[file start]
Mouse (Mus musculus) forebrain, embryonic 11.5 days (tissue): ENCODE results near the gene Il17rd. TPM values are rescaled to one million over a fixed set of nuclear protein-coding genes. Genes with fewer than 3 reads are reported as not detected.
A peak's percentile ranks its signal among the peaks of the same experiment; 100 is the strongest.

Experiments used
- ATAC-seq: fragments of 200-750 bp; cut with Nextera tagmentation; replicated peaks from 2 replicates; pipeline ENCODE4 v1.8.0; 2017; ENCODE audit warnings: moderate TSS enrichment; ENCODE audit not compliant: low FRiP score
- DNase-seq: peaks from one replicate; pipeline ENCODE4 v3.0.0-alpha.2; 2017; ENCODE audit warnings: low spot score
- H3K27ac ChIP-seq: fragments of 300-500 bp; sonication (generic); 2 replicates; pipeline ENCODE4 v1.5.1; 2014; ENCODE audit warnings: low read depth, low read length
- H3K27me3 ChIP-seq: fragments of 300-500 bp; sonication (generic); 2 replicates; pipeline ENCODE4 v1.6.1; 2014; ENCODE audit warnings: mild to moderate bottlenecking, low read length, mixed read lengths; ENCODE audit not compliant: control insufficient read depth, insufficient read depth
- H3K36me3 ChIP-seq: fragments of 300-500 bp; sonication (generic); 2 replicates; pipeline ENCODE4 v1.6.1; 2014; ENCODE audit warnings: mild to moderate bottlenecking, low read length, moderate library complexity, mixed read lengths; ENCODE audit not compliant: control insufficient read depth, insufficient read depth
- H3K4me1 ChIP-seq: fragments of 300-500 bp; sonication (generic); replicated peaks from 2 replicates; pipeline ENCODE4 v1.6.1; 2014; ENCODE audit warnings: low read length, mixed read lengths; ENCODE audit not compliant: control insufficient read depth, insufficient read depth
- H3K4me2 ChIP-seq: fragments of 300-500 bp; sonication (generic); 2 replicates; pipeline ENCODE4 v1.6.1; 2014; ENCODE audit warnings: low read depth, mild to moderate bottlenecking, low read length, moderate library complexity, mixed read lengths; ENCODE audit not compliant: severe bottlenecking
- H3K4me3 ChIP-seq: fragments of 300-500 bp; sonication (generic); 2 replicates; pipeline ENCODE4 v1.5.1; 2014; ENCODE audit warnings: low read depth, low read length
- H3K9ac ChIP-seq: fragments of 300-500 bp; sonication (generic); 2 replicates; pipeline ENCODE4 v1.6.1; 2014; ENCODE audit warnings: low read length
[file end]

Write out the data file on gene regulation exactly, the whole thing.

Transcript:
Mouse (Mus musculus) forebrain, embryonic 11.5 days (tissue): ENCODE results near the gene Il17rd. TPM values are rescaled to one million over a fixed set of nuclear protein-coding genes. Genes with fewer than 3 reads are reported as not detected.
A peak's percentile ranks its signal among the peaks of the same experiment; 100 is the strongest.

Experiments used
- ATAC-seq: fragments of 200-750 bp; cut with Nextera tagmentation; replicated peaks from 2 replicates; pipeline ENCODE4 v1.8.0; 2017; ENCODE audit warnings: moderate TSS enrichment; ENCODE audit not compliant: low FRiP score
- DNase-seq: peaks from one replicate; pipeline ENCODE4 v3.0.0-alpha.2; 2017; ENCODE audit warnings: low spot score
- H3K27ac ChIP-seq: fragments of 300-500 bp; sonication (generic); 2 replicates; pipeline ENCODE4 v1.5.1; 2014; ENCODE audit warnings: low read depth, low read length
- H3K27me3 ChIP-seq: fragments of 300-500 bp; sonication (generic); 2 replicates; pipeline ENCODE4 v1.6.1; 2014; ENCODE audit warnings: mild to moderate bottlenecking, low read length, mixed read lengths; ENCODE audit not compliant: control insufficient read depth, insufficient read depth
- H3K36me3 ChIP-seq: fragments of 300-500 bp; sonication (generic); 2 replicates; pipeline ENCODE4 v1.6.1; 2014; ENCODE audit warnings: mild to moderate bottlenecking, low read length, moderate library complexity, mixed read lengths; ENCODE audit not compliant: control insufficient read depth, insufficient read depth
- H3K4me1 ChIP-seq: fragments of 300-500 bp; sonication (generic); replicated peaks from 2 replicates; pipeline ENCODE4 v1.6.1; 2014; ENCODE audit warnings: low read length, mixed read lengths; ENCODE audit not compliant: control insufficient read depth, insufficient read depth
- H3K4me2 ChIP-seq: fragments of 300-500 bp; sonication (generic); 2 replicates; pipeline ENCODE4 v1.6.1; 2014; ENCODE audit warnings: low read depth, mild to moderate bottlenecking, low read length, moderate library complexity, mixed read lengths; ENCODE audit not compliant: severe bottlenecking
- H3K4me3 ChIP-seq: fragments of 300-500 bp; sonication (generic); 2 replicates; pipeline ENCODE4 v1.5.1; 2014; ENCODE audit warnings: low read depth, low read length
- H3K9ac ChIP-seq: fragments of 300-500 bp; sonication (generic); 2 replicates; pipeline ENCODE4 v1.6.1; 2014; ENCODE audit warnings: low read length